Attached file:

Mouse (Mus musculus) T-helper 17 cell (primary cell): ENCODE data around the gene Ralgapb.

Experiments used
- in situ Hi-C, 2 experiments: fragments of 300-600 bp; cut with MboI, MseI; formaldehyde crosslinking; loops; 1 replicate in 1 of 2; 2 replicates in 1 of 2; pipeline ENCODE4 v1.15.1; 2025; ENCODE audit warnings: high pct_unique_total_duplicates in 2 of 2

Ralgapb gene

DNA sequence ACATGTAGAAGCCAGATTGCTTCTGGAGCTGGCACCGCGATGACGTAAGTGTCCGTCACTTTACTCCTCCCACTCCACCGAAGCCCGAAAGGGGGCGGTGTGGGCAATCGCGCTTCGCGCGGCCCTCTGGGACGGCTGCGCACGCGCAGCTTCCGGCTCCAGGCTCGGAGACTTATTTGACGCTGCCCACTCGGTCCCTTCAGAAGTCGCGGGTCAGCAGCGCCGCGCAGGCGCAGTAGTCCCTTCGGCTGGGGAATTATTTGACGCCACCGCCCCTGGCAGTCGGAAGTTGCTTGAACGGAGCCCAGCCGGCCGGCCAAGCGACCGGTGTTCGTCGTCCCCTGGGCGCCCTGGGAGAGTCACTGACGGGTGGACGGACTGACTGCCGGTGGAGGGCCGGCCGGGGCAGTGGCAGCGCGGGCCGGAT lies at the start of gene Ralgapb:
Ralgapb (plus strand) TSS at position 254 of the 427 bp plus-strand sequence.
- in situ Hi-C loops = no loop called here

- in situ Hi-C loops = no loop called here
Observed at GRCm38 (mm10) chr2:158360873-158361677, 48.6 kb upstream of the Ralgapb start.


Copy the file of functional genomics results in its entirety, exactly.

Mouse (Mus musculus) T-helper 17 cell (primary cell): ENCODE data around the gene Ralgapb.

Experiments used
- in situ Hi-C, 2 experiments: fragments of 300-600 bp; cut with MboI, MseI; formaldehyde crosslinking; loops; 1 replicate in 1 of 2; 2 replicates in 1 of 2; pipeline ENCODE4 v1.15.1; 2025; ENCODE audit warnings: high pct_unique_total_duplicates in 2 of 2

Ralgapb gene

DNA sequence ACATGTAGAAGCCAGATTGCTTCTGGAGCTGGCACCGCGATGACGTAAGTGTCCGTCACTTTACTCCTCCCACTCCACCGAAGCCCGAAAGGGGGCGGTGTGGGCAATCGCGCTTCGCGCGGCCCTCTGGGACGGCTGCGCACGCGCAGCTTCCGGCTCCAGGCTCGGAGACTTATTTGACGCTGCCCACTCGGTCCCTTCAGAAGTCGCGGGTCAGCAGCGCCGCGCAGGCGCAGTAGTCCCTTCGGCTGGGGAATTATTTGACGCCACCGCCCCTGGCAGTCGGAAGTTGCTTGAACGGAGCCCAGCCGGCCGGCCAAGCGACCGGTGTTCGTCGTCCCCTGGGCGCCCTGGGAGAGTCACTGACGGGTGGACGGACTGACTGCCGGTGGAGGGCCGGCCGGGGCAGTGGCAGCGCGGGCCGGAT lies at the start of gene Ralgapb:
Ralgapb (plus strand) TSS at position 254 of the 427 bp plus-strand sequence.
- in situ Hi-C loops = no loop called here

- in situ Hi-C loops = no loop called here
Observed at GRCm38 (mm10) chr2:158360873-158361677, 48.6 kb upstream of the Ralgapb start.